In the sub-tropical garden, winged beans are a good alternative for squash and zucchinis. They aren’t affected by powdery mildew and are quite easy to grow.

Winged bean

Small crisp pods that snap easily are the best for cooking

Trellis Needed

Winged beans need a trellis. The ones I am growing self seeded from a vine I had in last year, which I originally grew from seed.

Last year I didn’t write any notes about the time it takes for the vine to grow and for flowers to appear. This one self seeded. The vine come up in early Spring after the ground temperature had risen. It is in a great northerly facing location growing up the side of the carport. I strung some wire from two of the posts to give the winged bean something to hang onto.

The Green Wall

Over the spring and summer the vine grew and grew, practically making a green wall on the carport. But no flowers. I was starting to think that it was like one of those sterile passionfruit vines that don’t even produce flowers.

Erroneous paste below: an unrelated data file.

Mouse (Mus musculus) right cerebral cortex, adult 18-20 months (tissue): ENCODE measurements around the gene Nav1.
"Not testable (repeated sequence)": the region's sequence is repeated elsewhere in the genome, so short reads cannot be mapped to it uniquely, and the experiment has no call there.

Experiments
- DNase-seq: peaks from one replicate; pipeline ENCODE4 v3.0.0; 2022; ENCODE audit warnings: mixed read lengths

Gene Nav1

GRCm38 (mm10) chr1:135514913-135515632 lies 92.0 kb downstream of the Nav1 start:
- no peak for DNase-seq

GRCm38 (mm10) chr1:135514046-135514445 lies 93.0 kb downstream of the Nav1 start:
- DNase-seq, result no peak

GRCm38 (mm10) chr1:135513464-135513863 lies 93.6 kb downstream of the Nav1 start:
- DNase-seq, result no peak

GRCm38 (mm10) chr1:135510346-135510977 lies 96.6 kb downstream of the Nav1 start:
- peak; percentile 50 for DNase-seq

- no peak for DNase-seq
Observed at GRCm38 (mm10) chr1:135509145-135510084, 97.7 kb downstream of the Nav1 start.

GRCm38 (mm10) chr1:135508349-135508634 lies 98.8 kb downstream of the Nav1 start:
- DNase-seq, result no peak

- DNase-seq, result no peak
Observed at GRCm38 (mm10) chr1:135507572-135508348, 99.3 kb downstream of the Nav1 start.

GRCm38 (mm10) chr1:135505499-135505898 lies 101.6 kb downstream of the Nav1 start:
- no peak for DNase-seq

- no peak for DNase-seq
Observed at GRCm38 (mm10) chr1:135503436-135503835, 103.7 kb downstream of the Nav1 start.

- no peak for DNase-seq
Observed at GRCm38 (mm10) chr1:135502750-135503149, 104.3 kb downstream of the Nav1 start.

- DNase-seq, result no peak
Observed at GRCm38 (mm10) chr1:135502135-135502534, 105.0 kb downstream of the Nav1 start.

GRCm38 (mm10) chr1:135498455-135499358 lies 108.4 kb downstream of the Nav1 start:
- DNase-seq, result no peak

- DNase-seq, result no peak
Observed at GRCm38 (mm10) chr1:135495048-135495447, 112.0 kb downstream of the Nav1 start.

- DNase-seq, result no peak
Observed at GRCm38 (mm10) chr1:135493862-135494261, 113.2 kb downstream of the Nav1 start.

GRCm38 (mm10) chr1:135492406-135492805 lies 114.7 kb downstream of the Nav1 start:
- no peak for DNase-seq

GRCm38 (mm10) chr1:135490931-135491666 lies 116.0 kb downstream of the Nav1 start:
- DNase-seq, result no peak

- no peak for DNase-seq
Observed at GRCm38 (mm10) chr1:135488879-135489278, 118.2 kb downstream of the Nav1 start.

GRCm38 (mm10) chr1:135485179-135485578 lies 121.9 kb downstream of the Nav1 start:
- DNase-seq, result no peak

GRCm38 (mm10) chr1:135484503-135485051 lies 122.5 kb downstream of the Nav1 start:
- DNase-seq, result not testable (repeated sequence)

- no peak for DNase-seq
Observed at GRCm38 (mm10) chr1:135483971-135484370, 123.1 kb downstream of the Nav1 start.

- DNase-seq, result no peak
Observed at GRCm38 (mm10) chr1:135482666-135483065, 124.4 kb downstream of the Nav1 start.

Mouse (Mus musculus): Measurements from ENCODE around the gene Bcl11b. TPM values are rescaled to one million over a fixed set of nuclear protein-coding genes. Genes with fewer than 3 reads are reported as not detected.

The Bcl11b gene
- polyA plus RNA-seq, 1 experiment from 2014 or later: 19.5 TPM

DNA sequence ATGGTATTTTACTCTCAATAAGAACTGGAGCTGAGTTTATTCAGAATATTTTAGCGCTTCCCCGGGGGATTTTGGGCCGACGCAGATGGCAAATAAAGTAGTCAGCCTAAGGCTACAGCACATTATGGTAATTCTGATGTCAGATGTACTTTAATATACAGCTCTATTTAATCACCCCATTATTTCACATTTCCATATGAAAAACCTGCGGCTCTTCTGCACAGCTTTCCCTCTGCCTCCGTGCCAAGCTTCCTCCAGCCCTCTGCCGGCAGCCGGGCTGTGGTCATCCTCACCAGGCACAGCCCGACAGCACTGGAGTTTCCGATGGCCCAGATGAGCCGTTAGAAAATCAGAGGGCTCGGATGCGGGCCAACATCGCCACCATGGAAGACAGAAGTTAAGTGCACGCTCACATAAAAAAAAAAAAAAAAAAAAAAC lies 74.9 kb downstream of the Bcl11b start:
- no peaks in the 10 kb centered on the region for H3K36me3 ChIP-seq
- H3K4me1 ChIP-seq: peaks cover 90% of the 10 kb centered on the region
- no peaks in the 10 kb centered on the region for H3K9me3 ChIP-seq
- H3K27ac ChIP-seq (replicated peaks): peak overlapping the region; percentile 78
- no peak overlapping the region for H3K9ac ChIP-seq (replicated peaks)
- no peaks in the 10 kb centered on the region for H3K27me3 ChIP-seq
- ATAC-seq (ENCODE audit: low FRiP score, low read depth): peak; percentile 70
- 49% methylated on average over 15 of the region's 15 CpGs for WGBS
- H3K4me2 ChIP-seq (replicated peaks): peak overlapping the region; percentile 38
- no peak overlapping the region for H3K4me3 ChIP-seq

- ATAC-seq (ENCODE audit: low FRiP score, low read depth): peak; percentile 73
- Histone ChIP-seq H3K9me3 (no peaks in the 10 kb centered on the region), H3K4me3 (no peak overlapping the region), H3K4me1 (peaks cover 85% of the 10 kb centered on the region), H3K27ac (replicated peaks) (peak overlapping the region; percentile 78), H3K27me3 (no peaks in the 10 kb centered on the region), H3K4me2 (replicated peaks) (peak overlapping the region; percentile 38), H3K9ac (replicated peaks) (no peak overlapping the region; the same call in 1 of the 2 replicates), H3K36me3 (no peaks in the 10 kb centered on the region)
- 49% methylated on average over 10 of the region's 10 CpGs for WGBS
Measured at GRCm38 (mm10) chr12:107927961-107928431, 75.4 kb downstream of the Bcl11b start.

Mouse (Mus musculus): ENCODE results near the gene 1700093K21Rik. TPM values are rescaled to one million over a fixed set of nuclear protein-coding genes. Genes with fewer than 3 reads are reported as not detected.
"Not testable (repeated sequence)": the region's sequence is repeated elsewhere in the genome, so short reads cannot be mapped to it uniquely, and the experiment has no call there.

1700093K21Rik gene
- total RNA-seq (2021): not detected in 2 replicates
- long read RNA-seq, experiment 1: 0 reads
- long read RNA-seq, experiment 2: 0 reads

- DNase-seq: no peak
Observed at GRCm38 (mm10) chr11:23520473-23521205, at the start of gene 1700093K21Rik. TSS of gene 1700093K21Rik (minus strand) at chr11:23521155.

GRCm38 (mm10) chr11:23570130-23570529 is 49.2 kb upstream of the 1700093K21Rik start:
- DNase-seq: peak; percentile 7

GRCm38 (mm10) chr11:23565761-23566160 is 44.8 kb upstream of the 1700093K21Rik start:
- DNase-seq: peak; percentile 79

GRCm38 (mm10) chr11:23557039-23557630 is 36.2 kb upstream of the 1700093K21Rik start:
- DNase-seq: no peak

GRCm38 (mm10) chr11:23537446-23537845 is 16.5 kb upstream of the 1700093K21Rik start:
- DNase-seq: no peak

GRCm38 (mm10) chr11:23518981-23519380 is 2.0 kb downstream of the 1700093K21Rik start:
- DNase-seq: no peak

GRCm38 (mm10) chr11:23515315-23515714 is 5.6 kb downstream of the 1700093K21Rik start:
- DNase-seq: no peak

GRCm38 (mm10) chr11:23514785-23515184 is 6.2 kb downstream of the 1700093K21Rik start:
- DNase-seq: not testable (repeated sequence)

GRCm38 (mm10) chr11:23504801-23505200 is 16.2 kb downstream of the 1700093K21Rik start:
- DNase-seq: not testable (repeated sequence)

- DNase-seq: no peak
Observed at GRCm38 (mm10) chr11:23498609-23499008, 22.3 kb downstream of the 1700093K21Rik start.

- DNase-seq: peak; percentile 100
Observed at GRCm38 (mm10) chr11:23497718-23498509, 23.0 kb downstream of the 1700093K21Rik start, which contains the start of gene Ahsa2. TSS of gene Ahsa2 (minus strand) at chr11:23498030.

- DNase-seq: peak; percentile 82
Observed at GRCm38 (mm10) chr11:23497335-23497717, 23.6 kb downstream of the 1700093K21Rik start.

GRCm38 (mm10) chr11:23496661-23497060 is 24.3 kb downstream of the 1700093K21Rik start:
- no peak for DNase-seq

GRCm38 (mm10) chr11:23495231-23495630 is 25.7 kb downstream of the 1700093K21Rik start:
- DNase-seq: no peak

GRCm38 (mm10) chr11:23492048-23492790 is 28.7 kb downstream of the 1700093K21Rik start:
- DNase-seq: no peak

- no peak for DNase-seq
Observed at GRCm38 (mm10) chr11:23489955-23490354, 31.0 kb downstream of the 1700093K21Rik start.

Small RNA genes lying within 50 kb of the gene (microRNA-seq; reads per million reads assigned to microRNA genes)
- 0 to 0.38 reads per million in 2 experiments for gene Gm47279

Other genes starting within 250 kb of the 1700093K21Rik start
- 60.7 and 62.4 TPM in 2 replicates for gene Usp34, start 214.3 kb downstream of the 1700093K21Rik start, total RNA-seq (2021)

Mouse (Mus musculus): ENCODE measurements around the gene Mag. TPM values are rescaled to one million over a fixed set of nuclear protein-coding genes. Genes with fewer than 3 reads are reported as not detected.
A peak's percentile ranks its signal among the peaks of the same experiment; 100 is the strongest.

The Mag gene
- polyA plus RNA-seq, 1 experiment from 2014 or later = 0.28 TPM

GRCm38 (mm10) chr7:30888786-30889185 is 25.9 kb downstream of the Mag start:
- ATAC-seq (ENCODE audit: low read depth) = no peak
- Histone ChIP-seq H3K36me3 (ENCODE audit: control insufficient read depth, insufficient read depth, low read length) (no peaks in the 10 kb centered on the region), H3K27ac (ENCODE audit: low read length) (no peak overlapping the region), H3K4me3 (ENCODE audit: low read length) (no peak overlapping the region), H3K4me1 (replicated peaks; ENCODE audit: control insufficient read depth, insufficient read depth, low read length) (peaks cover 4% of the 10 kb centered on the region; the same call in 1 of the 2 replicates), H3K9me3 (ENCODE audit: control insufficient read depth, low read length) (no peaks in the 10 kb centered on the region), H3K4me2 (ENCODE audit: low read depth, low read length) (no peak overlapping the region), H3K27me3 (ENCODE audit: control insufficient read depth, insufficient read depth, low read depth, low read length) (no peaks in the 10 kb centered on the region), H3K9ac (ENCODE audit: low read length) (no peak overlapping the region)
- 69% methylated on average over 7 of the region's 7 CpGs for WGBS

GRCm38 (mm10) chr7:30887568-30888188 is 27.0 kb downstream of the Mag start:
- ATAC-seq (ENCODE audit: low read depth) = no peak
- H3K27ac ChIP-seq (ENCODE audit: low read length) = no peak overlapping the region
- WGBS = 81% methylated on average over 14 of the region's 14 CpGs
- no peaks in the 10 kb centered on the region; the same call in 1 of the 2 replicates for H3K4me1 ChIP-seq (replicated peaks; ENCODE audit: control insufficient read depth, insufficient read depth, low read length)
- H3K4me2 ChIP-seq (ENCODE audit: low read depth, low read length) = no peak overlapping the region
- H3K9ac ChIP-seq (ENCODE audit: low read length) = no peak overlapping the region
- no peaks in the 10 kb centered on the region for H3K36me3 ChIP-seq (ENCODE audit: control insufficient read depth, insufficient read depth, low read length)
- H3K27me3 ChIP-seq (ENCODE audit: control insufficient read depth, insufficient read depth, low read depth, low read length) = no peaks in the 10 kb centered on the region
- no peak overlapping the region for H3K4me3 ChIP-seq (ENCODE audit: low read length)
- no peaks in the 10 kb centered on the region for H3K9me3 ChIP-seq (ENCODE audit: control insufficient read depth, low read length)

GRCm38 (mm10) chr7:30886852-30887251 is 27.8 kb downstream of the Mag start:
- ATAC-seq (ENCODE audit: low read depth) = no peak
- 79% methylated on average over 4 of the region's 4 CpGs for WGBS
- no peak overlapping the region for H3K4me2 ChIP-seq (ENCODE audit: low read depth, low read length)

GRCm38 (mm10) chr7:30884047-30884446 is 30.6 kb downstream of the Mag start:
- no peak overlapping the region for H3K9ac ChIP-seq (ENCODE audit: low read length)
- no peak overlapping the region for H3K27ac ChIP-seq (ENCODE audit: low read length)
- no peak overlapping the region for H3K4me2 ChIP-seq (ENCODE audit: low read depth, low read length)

Green wall of winged bean

Part of the green wall

Finally some Winged Bean flowers

March heralded the arrival of the flowers. It only takes about 5 days from flower to picking the pods. Pick them when they are small and crisp. If you let them get too big they become hard and tough.

Winged beans flower profusely

The flowers don’t last long but look good while they are there

Winged beansĀ fruit prolifically and we have been enjoying them for 5 – 6 weeks now. There are bags of them in the crisper and friends have been receiving them as well.

Now that the night time temperatures are cooling, I have noticed that they take a little longer to flower and mature.

Cut them into bight sized chunks and and stirfry for a couple of minutes with garlic, ginger and soy sauce. Great as a green vegetable substitue.